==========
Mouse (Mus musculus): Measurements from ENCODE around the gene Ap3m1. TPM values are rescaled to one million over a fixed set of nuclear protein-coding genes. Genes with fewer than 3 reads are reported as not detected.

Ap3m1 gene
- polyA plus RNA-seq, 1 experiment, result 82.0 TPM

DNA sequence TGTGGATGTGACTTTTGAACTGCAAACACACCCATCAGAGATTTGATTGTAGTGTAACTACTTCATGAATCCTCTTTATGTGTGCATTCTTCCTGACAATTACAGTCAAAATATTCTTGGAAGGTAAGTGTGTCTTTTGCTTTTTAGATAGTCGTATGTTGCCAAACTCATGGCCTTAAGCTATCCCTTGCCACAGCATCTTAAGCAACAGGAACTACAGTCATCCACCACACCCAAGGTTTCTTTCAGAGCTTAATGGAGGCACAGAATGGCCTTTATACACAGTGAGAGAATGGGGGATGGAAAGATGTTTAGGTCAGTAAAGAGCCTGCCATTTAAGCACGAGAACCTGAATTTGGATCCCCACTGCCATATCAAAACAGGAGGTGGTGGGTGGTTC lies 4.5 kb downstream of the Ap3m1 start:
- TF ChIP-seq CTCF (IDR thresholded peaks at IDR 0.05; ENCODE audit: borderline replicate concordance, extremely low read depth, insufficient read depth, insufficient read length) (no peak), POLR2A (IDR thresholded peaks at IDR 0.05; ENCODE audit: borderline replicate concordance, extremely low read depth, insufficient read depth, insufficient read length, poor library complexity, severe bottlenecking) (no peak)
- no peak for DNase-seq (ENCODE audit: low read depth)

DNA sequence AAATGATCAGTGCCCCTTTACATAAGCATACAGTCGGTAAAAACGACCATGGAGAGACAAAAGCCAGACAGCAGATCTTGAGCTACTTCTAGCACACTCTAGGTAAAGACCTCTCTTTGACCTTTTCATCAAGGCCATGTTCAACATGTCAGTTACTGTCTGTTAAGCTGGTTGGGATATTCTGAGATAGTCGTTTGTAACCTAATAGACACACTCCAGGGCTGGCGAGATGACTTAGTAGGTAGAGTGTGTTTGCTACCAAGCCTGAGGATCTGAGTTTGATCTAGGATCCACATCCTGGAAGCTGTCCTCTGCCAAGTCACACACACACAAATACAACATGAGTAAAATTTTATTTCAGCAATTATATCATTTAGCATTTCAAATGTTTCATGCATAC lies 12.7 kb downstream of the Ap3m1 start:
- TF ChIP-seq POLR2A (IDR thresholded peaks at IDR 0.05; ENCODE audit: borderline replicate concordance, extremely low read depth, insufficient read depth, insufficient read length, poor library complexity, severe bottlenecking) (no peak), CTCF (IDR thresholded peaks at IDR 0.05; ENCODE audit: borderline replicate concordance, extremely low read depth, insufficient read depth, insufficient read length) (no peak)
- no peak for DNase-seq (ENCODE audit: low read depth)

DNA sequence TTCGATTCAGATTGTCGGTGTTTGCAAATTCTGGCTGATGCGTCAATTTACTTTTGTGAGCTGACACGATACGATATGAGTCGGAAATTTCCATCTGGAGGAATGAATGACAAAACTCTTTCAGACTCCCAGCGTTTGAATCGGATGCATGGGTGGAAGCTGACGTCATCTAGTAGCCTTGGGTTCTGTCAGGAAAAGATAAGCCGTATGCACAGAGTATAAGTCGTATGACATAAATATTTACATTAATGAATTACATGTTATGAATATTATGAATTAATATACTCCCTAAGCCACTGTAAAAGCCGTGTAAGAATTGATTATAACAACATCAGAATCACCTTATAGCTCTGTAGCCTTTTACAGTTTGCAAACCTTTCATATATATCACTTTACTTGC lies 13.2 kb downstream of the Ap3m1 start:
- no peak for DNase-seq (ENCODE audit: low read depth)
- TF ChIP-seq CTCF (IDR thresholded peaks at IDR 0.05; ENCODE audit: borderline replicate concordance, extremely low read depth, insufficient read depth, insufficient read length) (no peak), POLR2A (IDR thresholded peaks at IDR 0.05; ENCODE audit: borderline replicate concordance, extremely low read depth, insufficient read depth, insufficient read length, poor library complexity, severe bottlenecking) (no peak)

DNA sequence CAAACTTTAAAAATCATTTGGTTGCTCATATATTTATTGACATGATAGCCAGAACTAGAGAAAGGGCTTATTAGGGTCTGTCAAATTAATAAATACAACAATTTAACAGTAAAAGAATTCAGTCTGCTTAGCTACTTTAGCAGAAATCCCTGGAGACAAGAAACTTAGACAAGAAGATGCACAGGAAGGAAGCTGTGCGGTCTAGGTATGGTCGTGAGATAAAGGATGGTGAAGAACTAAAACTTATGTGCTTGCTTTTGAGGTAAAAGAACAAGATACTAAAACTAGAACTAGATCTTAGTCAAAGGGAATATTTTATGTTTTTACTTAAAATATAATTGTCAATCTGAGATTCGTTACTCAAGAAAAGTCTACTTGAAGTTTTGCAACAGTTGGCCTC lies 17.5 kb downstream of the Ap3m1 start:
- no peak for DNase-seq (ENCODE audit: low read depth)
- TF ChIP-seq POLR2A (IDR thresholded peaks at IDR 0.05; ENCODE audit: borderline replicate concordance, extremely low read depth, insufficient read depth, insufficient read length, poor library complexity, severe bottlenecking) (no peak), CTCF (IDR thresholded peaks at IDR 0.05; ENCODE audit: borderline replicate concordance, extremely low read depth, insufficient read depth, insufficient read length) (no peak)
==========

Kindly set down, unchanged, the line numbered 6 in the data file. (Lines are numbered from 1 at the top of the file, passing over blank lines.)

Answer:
- no peak for DNase-seq (ENCODE audit: low read depth)